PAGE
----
Following the people and events that make up the research community at Duke

Author: Pranali Dalvi

High School Project Lands Freshman in Top Journal

GriffinBy Pranali Dalvi

Hayes Griffin is no ordinary freshman at Duke. He hasn’t even been in college for one semester and he’s already published in the top-tier science journal Evolution. During his junior year in high school, Griffin worked alongside his classmate Dalton Chaffee and used mathematical models to forecast what happens when sexual imprinting is introduced. Sexual imprinting is when individuals prefer mates with traits similar to those of their mother, father, or another adult member of their population.

While most research in this area examines how imprinting changes the population, Griffin focused on how imprinting itself evolves.

“Our model suggests that paternal imprinting is superior to other types. In other words, it is more advantageous for animals to mate with individuals similar to their fathers,” Griffin explained. On the same note, other types of imprinting, including maternal and oblique – the latter one meaning imprinting on a non-parental adult – are more favorable than random mating.

Even though sexual imprinting is common in nature, it is not well understood and there is much variation from one species to the next. What is known is that females are choosier mating partners than males are. If females require a complex mechanism to select mates, then sexual imprinting will not evolve. However, if imprinting does evolve, a female is more likely to choose a mate similar to her father.

Griffin admits that doing research was very strenuous and time consuming. He spent about 25 hours a week on the project under the guidance of R. Tucker Gilman, a post-doc working with the National Institute for Mathematical and Biological Synthesis (NIMBioS) at the University of Tennessee.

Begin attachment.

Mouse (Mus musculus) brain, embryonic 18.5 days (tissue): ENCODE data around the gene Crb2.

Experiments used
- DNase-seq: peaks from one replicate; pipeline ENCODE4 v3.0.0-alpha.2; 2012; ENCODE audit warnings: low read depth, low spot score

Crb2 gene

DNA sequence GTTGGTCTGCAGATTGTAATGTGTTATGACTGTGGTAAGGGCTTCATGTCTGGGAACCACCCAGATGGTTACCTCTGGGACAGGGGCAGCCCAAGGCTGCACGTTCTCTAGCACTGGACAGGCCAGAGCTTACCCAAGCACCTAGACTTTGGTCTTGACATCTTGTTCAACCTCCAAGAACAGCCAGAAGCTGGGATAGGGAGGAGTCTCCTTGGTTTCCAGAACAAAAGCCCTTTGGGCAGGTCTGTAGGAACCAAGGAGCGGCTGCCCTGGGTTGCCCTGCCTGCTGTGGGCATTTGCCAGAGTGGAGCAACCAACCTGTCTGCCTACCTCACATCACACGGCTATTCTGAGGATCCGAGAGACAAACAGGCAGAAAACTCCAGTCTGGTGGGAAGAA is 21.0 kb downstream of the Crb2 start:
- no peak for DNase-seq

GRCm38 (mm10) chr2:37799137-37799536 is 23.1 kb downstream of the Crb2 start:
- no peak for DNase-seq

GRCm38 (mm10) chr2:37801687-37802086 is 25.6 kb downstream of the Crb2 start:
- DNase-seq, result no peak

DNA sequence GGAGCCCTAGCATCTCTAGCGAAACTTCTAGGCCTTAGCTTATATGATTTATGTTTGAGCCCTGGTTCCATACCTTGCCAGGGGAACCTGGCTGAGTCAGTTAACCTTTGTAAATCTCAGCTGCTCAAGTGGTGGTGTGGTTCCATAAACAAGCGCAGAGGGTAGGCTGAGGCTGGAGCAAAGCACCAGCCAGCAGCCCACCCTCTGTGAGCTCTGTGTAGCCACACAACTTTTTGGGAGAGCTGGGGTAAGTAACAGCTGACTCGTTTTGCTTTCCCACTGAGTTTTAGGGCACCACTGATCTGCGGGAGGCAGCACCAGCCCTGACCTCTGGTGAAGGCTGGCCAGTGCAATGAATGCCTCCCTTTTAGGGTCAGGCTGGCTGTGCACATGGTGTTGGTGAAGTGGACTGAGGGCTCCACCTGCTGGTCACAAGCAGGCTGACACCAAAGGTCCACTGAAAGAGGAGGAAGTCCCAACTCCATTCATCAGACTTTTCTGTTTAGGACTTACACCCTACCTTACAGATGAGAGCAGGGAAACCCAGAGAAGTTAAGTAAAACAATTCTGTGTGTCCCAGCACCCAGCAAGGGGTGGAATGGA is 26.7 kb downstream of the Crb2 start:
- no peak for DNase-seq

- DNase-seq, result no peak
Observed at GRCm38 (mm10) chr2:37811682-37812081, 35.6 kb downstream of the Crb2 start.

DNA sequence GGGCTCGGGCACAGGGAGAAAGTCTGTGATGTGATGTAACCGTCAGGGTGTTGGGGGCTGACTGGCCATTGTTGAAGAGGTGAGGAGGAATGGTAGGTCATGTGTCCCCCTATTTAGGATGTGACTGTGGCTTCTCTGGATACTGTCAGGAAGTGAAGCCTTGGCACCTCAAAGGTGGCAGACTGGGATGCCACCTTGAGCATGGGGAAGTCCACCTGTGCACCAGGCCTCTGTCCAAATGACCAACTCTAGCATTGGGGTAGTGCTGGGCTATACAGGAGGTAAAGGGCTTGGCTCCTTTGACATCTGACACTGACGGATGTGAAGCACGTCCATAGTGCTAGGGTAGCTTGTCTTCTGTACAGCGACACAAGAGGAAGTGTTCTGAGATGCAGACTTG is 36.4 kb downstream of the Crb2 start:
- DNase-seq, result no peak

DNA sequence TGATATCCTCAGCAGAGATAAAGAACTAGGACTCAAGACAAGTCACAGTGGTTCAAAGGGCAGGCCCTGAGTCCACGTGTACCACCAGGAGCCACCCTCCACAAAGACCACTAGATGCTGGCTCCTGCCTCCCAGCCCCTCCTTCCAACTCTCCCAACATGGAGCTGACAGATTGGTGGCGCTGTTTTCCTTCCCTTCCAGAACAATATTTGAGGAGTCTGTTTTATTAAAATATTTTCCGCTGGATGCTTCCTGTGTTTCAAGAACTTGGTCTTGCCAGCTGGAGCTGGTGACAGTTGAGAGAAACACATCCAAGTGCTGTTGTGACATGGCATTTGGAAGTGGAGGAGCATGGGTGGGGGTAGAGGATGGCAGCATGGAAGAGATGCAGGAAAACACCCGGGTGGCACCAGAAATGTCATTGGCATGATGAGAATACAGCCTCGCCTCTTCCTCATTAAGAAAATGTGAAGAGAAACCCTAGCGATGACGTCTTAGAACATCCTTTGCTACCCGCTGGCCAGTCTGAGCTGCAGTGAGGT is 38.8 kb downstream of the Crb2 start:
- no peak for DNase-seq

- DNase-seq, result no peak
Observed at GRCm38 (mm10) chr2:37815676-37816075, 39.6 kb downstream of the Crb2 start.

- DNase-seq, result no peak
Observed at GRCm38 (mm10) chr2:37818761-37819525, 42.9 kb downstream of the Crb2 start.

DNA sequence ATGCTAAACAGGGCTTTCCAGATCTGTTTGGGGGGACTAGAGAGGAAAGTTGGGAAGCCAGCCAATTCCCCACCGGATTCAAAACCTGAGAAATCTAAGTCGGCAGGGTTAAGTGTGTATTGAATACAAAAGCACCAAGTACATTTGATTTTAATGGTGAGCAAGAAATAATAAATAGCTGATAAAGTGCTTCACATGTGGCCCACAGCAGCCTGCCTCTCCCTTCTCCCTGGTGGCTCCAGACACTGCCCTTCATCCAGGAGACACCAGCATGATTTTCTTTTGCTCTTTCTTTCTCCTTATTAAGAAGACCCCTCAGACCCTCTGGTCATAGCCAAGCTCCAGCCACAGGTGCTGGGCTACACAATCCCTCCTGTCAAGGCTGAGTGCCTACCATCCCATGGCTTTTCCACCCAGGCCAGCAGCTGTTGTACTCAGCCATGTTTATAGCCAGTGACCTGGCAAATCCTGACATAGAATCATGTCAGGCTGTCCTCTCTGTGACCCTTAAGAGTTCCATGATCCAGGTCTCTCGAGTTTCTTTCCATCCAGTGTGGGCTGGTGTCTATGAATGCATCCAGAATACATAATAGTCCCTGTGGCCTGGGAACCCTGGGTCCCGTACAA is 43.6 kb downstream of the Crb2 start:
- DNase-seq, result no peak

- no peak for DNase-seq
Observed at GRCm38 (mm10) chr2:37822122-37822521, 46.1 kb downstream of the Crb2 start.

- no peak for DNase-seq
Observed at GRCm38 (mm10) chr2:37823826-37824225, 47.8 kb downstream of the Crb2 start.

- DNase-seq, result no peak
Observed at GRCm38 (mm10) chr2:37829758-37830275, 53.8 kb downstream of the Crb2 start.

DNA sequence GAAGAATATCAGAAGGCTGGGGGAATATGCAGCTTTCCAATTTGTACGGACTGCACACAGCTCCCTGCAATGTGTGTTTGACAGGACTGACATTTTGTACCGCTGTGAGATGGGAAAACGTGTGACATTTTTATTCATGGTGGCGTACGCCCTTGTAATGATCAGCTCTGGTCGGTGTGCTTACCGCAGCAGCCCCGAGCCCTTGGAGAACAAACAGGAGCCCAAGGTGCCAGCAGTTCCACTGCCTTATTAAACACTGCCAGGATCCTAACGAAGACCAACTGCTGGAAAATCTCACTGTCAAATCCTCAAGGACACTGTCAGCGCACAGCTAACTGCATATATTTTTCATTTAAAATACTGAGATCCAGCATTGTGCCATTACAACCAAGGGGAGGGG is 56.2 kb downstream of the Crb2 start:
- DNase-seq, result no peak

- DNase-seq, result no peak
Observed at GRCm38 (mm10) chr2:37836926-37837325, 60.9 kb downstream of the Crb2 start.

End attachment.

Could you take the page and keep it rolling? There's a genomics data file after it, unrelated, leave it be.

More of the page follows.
“Reading the background information was also extremely difficult, because neither of us had any experience with scientific papers or evolutionary theory,” Griffin said.

Hayes Griffin (left) with Dalton Chaffee (right) at the Siemens Competition for Math, Science, and Technology.

Hayes Griffin (left) with Dalton Chaffee (right) at the Siemens Competition for Math, Science, and Technology.

His hard work did not go unnoticed though. Griffin and Chaffee were declared Regional Finalists in the Siemens Competition for Math, Science, and Technology. They also were invited to present their findings at the annual conference of the Society for Mathematical Biology.

“Overall, it was a good experience that pushed my limits, and I would definitely do it again,” said Griffin.

Griffin hopes his model will further the scientific community’s understanding of imprinting and selection in general.

For now, though, Griffin is excited about his time at Duke and is considering a major in mechanical engineering.

Visible Thinking 2013!

By Pranali Dalvi

Visible Thinking 2013

Students explain their research to peers and faculty at Visible Thinking 2013 in the French Family Science Center. Photo credit: Pranali Dalvi


On April 19, Duke undergrads gathered in the French Family Science Center for Visible Thinking 2013.

The event showcases the exciting research undergraduates are doing in every discipline from the biological sciences to the humanities. For many students, it was also a celebration of several semesters and summers of hard work. Like seasoned scientists, students explained their research to their mentors, peers and prospective Dukies during the annual poster session.

Renata Dinamarco, a Trinity senior, studied the entrepreneurial preparedness of small businesses in Pembroke Pines, Florida.

renata

Renata Dinamarco, Trinity’13. Photo credit: Pranali Dalvi

People are moving to the newer, western front of the city, so the eastern portion of Pembroke Pines is being redeveloped. Many people believed business owners in the east were underprepared as compared to the west when it came to opening small businesses.